Shaping Singapore's Marina Bay

Marina Bay is the realisation of a long-term development vision for Singapore and one of the fastest-growing business hubs in Asia.

The thriving urban oasis is already awash with iconic structures, vibrant lighting displays, lively entertainment venues and world-class leisure facilities. New developments are breathing new life into the southern tip of Singapore and significantly boosting the state’s tourism trade.

Arup is central to the transformation of Singapore’s premier waterfront destination, having contributed to three major developments:

  • Marina Bay Sands® integrated resort – offering a 2560-room luxury hotel, state-of-the art convention and exhibition facilities, shopping mall, restaurants and theatres.
  • The Helix – a 280m bridge, inspired by the shape of a DNA molecule.
  • The Singapore Flyer – at 165m tall, the world's largest observation wheel.

Arup also provided consultancy for the Downtown Mass Rapid Transit (MRT) line that connects Marina Bay with the city centre, and has been appointed to the team responsible for delivering a second bridge that will complete pedestrian routes around the bay.

Engineering achievements

Developing Marina Bay's 360ha greenfield site presented several unique challenges to the design teams, as Arup Project Director Brendon McNiven explains:

"The site’s strategic importance to Singapore has resulted in a number of first time achievements including the world’s tallest observation wheel in the Singapore Flyer and the world’s longest habitable cantilever (spanning over 65m) in the Marina Bay Sands SkyPark®."

However, perhaps the greatest achievements lie unseen, beneath the surface of the bay. "Marina Bay’s foundations solutions were developed through almost fifty metres of reclaimed land and soft marine clay, which is what makes building these structures possible."

Beyond Marina Bay

Arup opened its Singapore office in 1968. Over three decades the firm has made significant contributions far beyond the boundaries of Marina Bay, delivering landmark projects such as OCBC Bank, UOB Centre, Temasek Towers, Expo MRT station, the Singapore Expo, Fusionopolis research and development complex and the Singapore National Library.

With over 200 local staff Arup is well placed to support Singapore’s booming professional services industry with a focus on developing commercial and residential buildings and infrastructure projects.

"Arup’s rail engineering capability is allowing us to assist Singapore in meeting its vision of developing a world-class transport system. The Downtown MRT Line project is part of an extensive plan to expand the rail network. Arup has optimised the alignment to reduce costs and we are now carrying out the detailed design for the inner city sections of the line."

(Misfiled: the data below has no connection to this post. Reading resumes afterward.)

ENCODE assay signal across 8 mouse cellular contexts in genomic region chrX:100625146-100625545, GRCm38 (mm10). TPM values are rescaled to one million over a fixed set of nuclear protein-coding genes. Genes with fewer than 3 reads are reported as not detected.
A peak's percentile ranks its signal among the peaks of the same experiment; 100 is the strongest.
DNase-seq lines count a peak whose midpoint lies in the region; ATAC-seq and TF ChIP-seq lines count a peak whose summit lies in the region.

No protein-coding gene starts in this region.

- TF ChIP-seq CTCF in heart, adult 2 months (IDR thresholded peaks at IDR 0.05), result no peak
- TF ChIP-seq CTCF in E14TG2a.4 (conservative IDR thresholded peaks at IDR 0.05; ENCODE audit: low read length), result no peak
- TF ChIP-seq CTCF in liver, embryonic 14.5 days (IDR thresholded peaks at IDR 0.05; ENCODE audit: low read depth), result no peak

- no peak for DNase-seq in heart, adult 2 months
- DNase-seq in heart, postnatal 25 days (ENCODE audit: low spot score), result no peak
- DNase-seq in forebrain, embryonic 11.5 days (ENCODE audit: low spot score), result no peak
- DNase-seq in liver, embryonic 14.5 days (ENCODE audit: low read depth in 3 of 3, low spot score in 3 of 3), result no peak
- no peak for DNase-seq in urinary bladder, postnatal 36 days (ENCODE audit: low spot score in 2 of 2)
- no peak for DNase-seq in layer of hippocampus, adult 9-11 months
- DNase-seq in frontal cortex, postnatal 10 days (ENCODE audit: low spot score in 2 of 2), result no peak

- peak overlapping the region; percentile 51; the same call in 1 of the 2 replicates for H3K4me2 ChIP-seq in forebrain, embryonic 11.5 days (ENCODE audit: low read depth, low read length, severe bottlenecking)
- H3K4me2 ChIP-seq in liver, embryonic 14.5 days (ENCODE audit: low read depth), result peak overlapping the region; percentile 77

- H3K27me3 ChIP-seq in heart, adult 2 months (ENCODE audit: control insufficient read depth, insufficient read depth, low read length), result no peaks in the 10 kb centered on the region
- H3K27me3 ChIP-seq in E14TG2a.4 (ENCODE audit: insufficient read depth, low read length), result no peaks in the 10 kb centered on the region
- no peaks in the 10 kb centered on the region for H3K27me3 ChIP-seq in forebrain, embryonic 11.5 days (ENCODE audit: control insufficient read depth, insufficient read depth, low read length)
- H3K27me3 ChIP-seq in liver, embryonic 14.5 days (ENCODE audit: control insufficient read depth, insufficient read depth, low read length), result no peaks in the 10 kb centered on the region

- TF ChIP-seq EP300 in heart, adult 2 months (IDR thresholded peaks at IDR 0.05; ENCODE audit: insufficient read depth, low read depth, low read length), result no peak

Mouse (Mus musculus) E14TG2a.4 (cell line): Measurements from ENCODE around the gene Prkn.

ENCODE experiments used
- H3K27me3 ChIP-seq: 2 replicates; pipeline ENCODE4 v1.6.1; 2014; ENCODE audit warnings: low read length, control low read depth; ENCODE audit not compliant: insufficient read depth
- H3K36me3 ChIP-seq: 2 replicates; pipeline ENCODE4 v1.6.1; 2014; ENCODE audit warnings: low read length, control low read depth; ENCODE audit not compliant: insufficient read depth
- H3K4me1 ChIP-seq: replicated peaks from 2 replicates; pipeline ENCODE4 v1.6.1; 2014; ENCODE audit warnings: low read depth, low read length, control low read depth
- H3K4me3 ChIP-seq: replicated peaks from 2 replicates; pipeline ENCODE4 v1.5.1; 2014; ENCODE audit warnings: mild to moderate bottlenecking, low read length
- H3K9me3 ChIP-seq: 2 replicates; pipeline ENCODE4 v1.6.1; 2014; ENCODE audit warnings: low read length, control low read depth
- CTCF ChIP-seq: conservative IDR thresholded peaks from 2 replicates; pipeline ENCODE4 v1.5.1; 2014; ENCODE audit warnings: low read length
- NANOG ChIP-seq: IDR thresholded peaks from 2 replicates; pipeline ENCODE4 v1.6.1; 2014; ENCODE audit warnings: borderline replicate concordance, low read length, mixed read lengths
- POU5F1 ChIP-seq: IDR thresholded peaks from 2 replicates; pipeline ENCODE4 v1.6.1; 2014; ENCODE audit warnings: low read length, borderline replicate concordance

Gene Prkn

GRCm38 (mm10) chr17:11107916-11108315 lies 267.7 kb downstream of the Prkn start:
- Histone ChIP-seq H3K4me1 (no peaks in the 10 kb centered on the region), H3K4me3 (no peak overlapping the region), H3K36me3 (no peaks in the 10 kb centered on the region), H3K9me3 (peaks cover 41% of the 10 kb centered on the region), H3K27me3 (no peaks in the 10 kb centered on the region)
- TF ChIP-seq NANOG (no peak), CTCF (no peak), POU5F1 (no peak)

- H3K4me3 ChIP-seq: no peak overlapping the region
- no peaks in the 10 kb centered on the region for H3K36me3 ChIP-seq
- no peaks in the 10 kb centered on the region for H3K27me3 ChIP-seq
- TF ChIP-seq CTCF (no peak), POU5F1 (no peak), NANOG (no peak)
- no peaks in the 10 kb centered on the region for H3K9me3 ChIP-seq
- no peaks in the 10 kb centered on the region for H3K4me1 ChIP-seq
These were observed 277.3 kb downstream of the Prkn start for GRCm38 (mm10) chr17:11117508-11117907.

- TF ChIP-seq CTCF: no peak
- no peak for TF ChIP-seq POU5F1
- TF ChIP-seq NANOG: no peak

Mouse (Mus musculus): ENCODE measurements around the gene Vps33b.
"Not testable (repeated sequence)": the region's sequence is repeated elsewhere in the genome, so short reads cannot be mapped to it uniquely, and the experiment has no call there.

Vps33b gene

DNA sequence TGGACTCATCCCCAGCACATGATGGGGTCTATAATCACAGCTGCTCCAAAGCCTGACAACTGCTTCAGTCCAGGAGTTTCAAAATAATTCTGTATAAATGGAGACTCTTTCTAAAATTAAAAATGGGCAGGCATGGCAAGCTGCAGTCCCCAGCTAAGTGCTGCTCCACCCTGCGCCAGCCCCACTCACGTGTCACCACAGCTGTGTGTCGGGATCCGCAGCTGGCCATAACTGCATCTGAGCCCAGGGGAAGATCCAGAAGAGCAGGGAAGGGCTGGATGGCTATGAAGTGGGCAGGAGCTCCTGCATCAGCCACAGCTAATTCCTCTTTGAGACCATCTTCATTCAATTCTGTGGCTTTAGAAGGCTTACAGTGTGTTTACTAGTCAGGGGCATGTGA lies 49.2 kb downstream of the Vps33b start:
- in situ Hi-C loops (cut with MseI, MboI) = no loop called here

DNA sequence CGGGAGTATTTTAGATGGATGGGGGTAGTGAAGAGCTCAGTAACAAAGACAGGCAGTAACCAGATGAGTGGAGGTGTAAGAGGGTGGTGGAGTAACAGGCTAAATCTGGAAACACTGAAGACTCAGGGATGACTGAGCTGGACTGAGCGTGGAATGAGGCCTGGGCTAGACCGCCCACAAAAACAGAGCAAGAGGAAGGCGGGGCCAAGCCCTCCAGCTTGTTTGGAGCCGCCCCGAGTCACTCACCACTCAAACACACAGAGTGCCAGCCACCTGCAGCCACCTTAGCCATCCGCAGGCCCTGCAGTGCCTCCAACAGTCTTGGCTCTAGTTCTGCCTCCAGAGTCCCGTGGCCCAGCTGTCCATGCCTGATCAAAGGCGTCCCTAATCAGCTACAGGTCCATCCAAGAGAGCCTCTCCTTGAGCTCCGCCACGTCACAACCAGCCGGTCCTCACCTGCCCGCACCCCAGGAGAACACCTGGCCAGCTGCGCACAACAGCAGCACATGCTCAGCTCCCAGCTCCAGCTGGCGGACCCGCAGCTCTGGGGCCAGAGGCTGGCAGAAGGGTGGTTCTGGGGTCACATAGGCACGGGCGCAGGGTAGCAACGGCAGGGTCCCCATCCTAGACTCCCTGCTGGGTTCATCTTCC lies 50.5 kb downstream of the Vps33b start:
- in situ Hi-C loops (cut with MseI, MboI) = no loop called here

Arup is also a leader in sustainable building design, integrating specialist services like acoustic consultingfaçade and mechanical engineering to design buildings that are comfortable for occupants in Singapore’s tropical climate without draining energy resources.

"Our design teams work together to investigate ways to reduce energy demands through methods like adding sunshades and creating efficient façades for projects such as the National Library and One George Street" says Russell Cole, sustainable building design leader, Singapore.

"Air conditioning is cleverly minimised by permitting the passage of natural breezes for the integrated civic, cultural, retail and entertainment hub (CCRC) and by providing assisted ventilation and heat-reflecting canopies to Clarke Quay’s streetscape".


  • Marina Bay Sands under construction. Credit Marcel Lam Photography.Open gallery

    Marina Bay Sands® integrated resort features three hotels, pavilions and a museum.

  • Singapore Flyer at night. Credit Singapore Flyer Pte Ltd.Open gallery

    The Singapore Flyer offers a 45km panoramic view stretching from Marina Bay waterfront to Malaysia and Indonesia.

  • The Helix bridge at niight, illuminated in purple. Credit Darren Soh.Open gallery

    The landmark Helix bridge is the first inspired by the double-helix structure of DNA.